Session 4 - Resources
Part 5 - Tips for Communicating with a Person with Dementia
Communicating well with someone who has dementia is not a skill that is learned overnight - it requires patience and practice. Remember to CONNECT not to CORRECT.
Before you speak
Reduce distractions in the environment. For example, lowering the volume of the TV or radio.
Make eye contact and use the person’s name when addressing them.
Make sure that the person is wearing a working hearing aid and/or clean glasses, if prescribed.
As some people have problems recognizing family and friends, you might want to introduce yourself and remind them who you are.
How to speak
Get close enough so they can see your facial expressions and any gestures you may use.
Speak clearly at a slightly slower pace and use short and simple sentences.
Use closed-ended questions which are focused and require a simple "yes" or "no" answer.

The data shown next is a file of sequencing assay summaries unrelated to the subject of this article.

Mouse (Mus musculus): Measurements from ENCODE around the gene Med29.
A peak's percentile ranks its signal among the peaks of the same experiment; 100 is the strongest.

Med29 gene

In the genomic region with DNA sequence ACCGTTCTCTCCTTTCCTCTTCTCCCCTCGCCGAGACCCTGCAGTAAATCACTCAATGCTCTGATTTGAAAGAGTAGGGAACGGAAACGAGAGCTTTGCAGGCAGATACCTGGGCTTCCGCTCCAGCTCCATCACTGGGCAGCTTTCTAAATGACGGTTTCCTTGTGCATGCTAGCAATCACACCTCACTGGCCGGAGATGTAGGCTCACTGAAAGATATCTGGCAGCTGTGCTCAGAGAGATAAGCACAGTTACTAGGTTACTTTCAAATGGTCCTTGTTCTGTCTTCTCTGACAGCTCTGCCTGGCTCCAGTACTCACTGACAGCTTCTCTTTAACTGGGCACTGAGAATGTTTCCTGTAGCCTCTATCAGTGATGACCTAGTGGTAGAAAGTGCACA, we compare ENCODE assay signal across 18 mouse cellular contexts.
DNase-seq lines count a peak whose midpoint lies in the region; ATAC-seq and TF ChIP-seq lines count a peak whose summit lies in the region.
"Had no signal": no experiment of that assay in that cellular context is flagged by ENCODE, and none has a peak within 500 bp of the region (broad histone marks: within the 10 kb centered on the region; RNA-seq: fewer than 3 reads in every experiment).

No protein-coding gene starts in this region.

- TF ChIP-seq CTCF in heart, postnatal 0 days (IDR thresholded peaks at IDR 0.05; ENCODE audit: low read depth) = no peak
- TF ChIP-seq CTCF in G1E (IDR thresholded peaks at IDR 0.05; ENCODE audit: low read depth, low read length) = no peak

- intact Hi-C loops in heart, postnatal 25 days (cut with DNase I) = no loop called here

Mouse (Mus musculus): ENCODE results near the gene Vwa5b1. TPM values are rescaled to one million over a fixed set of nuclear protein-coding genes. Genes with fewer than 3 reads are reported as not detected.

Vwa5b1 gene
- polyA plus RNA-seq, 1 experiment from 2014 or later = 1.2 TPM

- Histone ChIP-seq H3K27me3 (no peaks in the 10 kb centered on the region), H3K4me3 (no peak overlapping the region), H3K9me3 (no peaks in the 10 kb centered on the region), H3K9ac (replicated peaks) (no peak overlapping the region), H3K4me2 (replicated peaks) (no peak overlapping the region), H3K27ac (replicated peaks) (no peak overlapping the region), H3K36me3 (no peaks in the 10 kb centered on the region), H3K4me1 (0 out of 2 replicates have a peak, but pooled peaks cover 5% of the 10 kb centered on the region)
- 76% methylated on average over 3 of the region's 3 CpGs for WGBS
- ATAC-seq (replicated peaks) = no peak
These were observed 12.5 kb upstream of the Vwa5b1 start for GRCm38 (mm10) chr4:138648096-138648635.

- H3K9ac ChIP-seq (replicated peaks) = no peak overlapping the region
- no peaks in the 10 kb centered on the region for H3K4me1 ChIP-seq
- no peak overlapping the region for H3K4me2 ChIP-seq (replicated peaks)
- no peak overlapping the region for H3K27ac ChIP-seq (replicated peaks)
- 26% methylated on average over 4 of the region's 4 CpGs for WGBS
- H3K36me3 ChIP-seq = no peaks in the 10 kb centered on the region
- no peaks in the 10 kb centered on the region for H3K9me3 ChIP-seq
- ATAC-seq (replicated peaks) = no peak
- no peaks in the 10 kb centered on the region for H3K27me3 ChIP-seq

Show respect and patience. Avoid using childish talk or any demeaning language. Don’t talk about the person as if they are not there; try to include them in conversations with others.
How to listen
Listen carefully to what the person is saying and observe both verbal and non-verbal communications.
Be patient and try not to interrupt the person even if you think you know what they are saying. If the person is having difficulty finding the right words, you can offer a guess as long as they appear to want some help.
Make your communication a two-way process that engages the person with dementia. Involve them in the conversation.
If you don’t understand what is said, avoid making assumptions. Check back with them to see if you have understood what they mean.
Other ways of communicating
Use actions as well as words. For example, if it is time to go for a walk, point to the door or bring the person's coat or sweater to illustrate what you mean. Use body movements such as pointing or demonstrating an action to help the person understand what you are saying.
Humour can bring you closer, can release tension, and is good therapy. Laughing together over mistakes or misunderstandings can help.
If the person seems sad, encourage them to express their feelings, and show your care and affection to provide reassurance.
From the Alzheimer Society of Canada.
Other Sessions in My Tools 4 Care - In Care